National Archives News

National Archives Remembers America’s First Ladies

By Pete Lewis | National Archives News

WASHINGTON, March 7, 2024 – First Ladies have always been prominent figures in the political and social life of the United States. In celebration of Women’s History Month, Archivist of the United States Dr. Colleen Shogan led a panel discussion at the National Archives Museum in Washington, DC, March 4, focusing on the impact and legacy of America’s First Ladies.

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(L-R) Anita McBride, Diana Carlin, Nancy Kegan Smith, and Archivist of the United States Dr. Colleen Shogan during a discussion of McBride, Carlin, and Smith’s new book, Remember the First Ladies: The Legacies of America's History-Making Women, in the Archivist’s Reception Room at the National Archives in Washington, DC, on March 4, 2024. National Archives photo by Susana Raab.

Participants included Diana Carlin, a professor emerita of communication at Saint Louis University; Anita McBride, director of the First Ladies Initiative at American University, School of Public Affairs; and Nancy Kegan Smith, former director of the Presidential Materials Division of the National Archives. The three co-authored the new book Remember the First Ladies: The Legacies of America's History-Making Women, which explores First Ladies’ unique position to influence American society, policy, diplomacy, and life in the White House and illuminates how many of them broke barriers to make a mark on our country and, at times, the world.

The panel discussed the role of the First Lady of the United States. Though it is an internationally recognized position, it has never been officially defined.

“That’s what makes it so powerful. The minute that the President is sworn in at that inauguration platform, an automatic powerful platform is handed also to his spouse. The question is, how do they use it? How do they deploy their influence?,” McBride said. “And you really are freed up by not having a written position description. Each person gets to rewrite how they want to use this role. If we talk about inclusive history in our country, how could we not include the stories of these women, because it is very profound how they have made contributions over the [almost 248] years of our country’s existence.”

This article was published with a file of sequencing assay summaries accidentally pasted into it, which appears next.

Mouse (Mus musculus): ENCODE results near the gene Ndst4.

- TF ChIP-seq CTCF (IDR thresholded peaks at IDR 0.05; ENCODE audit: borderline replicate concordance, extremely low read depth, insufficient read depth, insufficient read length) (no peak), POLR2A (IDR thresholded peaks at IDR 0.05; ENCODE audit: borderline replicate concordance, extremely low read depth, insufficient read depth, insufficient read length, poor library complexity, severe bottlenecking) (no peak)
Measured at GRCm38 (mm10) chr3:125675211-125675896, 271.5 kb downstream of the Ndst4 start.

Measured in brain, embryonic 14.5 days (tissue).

The panelists then recalled the important work that many of the First Ladies passionately pursued, such as Eleanor Roosevelt’s work to further New Deal proposals, civil rights, and the rights of women; Betty Ford’s advocacy for the Equal Rights Amendment and the legalization of abortion; Laura Bush support for literacy and education; and Michelle Obama’s championing of childhood physical fitness and nutrition and support for military families.

“You hear more about the First Ladies after a Presidency, oftentimes, than you do the Presidents themselves,” Carlin said. “And a lot of that is because the issues they took up were not political, and they are things that have social impact that can continue.”

The discussion was followed by a question-and-answer session with the audience.

View the event on the National Archives YouTube channel.

Browse the National Archives Catalog for records related to our First Ladies.

Women’s History programming is made possible in part by the National Archives Foundation through the generous support of Denise Gwyn Ferguson.